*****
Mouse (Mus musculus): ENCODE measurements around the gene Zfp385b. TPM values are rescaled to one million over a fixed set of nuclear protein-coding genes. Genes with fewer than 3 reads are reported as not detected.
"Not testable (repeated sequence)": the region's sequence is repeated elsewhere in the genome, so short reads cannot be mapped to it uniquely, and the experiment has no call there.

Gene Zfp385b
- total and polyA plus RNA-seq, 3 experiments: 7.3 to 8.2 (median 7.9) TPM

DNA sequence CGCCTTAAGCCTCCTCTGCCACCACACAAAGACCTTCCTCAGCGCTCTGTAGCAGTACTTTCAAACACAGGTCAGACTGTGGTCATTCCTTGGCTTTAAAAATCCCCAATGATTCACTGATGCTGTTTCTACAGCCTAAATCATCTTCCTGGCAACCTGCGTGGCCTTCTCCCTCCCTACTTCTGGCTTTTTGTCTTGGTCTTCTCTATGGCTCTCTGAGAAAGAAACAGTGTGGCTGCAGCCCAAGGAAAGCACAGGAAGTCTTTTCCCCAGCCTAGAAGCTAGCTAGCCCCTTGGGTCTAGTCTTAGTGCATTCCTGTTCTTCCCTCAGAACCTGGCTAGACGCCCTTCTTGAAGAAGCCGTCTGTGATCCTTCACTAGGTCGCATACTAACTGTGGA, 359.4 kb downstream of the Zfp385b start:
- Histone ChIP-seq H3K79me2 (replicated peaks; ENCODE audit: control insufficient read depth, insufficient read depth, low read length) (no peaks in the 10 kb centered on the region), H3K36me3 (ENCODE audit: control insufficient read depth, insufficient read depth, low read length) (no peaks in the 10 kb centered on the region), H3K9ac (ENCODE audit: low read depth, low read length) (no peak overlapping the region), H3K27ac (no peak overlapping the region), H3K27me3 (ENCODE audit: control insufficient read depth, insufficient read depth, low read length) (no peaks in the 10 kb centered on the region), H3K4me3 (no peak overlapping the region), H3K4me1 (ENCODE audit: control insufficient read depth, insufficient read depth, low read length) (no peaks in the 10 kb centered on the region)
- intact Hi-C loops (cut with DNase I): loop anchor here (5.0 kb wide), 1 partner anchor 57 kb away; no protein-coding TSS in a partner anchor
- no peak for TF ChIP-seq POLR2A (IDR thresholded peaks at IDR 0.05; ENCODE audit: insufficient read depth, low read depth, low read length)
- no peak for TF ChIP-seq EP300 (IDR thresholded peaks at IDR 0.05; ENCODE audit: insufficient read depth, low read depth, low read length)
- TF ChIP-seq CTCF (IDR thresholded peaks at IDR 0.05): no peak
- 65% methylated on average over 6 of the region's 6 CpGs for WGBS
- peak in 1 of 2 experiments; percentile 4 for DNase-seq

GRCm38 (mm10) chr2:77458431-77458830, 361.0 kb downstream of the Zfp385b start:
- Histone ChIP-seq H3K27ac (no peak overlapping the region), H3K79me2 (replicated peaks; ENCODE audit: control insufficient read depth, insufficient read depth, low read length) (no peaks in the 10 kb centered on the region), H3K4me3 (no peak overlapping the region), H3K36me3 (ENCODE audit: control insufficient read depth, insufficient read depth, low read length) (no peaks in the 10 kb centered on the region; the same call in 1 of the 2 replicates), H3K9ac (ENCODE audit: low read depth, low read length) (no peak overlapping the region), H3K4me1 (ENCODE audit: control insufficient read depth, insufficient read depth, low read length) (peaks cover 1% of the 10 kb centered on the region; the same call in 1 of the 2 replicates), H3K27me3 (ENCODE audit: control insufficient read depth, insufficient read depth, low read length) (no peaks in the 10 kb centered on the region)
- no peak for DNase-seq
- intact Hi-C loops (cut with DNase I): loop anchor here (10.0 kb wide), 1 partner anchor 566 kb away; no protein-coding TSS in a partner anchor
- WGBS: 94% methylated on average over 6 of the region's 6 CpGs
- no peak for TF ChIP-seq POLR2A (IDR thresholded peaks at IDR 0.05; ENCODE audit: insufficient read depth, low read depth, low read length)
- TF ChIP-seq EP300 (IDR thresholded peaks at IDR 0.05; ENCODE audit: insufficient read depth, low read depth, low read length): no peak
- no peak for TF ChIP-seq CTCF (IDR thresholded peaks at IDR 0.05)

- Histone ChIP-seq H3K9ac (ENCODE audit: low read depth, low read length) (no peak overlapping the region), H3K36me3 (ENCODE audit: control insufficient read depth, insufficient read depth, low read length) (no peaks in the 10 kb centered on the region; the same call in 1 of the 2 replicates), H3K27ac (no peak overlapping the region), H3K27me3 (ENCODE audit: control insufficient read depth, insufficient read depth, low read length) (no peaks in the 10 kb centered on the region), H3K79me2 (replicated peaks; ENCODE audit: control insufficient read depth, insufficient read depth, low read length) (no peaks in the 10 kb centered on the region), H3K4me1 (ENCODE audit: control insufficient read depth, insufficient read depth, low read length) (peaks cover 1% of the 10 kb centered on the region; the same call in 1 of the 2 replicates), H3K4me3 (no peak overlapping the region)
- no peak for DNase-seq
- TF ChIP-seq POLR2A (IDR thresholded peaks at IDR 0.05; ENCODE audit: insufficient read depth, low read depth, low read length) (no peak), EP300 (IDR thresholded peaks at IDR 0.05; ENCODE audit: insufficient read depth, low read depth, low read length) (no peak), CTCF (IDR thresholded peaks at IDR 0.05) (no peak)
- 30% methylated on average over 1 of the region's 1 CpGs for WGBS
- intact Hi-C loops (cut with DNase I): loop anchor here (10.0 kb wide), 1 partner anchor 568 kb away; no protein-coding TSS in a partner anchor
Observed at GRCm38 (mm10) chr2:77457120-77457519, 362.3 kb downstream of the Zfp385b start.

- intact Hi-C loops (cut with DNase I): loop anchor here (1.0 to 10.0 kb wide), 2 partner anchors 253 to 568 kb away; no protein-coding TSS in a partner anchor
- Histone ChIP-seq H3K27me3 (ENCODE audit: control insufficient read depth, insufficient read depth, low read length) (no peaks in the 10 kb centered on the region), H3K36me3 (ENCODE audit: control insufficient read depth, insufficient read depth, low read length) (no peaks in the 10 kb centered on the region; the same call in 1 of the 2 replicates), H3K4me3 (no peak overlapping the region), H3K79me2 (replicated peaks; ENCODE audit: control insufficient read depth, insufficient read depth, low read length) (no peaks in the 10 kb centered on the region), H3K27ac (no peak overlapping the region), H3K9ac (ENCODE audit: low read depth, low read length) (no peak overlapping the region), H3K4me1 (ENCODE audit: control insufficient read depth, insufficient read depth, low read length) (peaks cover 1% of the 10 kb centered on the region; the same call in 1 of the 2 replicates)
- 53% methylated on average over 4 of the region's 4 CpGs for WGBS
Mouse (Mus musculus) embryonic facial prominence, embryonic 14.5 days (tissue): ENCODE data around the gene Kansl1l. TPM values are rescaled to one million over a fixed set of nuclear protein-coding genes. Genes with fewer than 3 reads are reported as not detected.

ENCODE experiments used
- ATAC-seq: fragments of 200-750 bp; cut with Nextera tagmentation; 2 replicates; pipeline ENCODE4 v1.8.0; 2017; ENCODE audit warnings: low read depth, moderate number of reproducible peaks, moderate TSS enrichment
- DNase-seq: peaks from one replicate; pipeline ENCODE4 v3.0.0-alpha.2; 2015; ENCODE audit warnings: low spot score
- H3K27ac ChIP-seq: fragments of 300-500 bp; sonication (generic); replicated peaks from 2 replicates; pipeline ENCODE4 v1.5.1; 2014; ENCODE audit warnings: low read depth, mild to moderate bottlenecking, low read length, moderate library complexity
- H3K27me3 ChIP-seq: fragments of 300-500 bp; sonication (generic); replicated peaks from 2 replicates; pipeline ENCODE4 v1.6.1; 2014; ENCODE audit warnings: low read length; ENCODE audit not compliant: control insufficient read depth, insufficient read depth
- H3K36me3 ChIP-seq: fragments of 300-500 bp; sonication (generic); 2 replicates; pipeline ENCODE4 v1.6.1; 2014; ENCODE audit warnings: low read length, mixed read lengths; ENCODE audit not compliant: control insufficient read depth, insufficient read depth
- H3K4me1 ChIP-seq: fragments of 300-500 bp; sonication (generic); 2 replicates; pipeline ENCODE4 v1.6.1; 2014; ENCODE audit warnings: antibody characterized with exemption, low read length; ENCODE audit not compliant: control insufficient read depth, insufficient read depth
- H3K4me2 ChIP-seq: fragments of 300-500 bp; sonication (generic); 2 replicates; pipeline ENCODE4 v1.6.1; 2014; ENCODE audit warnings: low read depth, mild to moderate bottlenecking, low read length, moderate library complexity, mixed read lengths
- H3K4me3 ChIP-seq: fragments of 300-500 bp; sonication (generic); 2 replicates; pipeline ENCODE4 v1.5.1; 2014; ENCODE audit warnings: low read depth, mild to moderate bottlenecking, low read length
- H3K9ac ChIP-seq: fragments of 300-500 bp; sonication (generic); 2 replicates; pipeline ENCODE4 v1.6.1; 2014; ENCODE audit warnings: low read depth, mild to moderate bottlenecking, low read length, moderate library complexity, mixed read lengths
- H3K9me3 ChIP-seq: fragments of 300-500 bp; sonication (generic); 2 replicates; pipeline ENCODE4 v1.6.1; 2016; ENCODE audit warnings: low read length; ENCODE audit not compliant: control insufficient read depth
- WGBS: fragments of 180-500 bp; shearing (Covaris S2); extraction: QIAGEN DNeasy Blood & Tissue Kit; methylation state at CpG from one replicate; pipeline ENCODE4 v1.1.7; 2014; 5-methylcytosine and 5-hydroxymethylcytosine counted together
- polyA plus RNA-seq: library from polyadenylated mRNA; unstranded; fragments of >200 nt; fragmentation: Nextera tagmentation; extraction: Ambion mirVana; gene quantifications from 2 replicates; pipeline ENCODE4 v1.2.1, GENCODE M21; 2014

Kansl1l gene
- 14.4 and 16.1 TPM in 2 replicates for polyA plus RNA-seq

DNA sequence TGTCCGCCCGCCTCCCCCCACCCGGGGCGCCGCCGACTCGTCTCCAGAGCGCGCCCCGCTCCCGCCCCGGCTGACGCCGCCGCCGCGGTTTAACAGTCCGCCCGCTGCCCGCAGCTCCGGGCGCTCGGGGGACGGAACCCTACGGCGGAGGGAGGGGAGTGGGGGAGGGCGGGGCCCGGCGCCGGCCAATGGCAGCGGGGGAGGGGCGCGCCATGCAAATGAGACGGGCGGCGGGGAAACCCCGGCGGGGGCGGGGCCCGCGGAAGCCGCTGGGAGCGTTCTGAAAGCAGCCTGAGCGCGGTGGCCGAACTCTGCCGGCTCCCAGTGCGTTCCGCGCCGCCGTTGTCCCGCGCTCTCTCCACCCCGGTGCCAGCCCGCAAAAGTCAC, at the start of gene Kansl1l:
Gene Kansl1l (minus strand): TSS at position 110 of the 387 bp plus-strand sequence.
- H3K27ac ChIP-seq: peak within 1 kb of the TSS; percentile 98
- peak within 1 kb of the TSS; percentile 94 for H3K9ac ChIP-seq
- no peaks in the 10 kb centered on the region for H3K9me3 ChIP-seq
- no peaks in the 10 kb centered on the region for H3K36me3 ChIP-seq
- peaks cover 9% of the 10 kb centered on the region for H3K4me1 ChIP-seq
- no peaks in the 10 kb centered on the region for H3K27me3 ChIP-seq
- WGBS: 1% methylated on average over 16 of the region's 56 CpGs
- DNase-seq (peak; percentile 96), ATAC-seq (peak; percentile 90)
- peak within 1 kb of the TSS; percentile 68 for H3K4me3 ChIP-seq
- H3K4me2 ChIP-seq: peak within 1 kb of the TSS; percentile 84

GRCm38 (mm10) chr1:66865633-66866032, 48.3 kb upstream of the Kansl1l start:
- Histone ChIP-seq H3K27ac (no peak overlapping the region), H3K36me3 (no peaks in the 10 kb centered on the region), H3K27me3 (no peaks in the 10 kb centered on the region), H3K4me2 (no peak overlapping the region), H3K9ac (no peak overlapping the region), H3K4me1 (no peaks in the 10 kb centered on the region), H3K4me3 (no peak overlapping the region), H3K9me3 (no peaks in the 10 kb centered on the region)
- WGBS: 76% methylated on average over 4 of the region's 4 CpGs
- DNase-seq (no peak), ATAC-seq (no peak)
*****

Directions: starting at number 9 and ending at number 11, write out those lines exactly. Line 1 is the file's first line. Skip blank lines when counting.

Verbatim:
- no peak for TF ChIP-seq EP300 (IDR thresholded peaks at IDR 0.05; ENCODE audit: insufficient read depth, low read depth, low read length)
- TF ChIP-seq CTCF (IDR thresholded peaks at IDR 0.05): no peak
- 65% methylated on average over 6 of the region's 6 CpGs for WGBS